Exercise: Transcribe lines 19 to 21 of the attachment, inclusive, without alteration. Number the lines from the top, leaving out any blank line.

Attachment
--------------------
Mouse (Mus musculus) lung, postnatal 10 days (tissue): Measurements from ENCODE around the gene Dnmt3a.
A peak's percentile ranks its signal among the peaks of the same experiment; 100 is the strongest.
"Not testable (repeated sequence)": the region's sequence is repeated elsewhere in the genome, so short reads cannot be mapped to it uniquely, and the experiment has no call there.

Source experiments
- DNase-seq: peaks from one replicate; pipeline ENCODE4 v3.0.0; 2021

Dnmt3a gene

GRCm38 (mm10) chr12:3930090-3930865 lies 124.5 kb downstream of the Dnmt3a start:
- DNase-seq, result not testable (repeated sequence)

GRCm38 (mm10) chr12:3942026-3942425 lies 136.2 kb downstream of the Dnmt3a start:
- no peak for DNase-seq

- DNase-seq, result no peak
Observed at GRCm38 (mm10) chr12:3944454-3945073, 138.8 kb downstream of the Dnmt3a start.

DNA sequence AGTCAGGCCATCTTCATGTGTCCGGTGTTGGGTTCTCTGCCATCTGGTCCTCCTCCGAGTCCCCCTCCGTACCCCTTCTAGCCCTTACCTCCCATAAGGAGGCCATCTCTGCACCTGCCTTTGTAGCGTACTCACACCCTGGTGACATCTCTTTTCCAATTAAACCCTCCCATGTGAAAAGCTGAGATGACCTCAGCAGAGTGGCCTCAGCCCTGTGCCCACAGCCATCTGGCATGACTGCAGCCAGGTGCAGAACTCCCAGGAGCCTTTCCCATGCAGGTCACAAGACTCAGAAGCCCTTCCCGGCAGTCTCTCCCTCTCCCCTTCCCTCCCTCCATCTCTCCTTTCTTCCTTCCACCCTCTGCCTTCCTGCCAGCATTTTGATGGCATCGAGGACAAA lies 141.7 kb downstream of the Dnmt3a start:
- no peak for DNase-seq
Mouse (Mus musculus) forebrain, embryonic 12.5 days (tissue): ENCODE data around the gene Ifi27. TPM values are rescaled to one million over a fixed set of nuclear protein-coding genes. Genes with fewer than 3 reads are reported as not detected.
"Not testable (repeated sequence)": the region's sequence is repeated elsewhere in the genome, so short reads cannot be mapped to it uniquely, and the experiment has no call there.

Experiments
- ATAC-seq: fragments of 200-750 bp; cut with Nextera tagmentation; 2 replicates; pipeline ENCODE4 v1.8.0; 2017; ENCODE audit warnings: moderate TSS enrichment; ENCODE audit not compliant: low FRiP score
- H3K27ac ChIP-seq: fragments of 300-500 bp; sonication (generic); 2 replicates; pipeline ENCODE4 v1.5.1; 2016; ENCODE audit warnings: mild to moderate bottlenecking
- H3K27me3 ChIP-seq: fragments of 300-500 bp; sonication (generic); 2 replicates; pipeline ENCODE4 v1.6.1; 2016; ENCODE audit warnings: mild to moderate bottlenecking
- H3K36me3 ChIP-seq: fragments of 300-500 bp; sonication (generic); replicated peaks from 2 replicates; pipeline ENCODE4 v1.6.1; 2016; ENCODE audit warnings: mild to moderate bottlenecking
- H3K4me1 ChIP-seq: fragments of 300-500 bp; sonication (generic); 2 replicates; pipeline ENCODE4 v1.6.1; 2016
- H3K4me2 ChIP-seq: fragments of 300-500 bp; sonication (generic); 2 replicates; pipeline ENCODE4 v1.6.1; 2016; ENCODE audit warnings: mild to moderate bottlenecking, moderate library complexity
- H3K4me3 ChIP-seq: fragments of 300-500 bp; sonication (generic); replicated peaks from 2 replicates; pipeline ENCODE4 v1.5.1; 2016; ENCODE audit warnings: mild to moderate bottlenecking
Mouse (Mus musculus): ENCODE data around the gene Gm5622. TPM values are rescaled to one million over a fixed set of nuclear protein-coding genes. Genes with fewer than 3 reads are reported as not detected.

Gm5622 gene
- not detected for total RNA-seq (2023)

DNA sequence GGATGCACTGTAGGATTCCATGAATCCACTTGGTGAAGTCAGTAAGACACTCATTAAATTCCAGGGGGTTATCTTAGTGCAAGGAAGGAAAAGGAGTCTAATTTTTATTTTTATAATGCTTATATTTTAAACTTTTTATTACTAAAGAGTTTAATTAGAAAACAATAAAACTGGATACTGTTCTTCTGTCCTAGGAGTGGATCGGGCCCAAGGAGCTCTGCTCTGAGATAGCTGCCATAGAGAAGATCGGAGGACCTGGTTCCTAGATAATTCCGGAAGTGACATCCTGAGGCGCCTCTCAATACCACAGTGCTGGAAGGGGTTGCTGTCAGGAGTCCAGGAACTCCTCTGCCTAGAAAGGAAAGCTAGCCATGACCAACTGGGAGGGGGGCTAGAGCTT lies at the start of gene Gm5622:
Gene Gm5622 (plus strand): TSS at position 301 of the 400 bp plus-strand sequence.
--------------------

- H3K27ac ChIP-seq: fragments of 300-500 bp; sonication (generic); 2 replicates; pipeline ENCODE4 v1.5.1; 2016; ENCODE audit warnings: mild to moderate bottlenecking
- H3K27me3 ChIP-seq: fragments of 300-500 bp; sonication (generic); 2 replicates; pipeline ENCODE4 v1.6.1; 2016; ENCODE audit warnings: mild to moderate bottlenecking
- H3K36me3 ChIP-seq: fragments of 300-500 bp; sonication (generic); replicated peaks from 2 replicates; pipeline ENCODE4 v1.6.1; 2016; ENCODE audit warnings: mild to moderate bottlenecking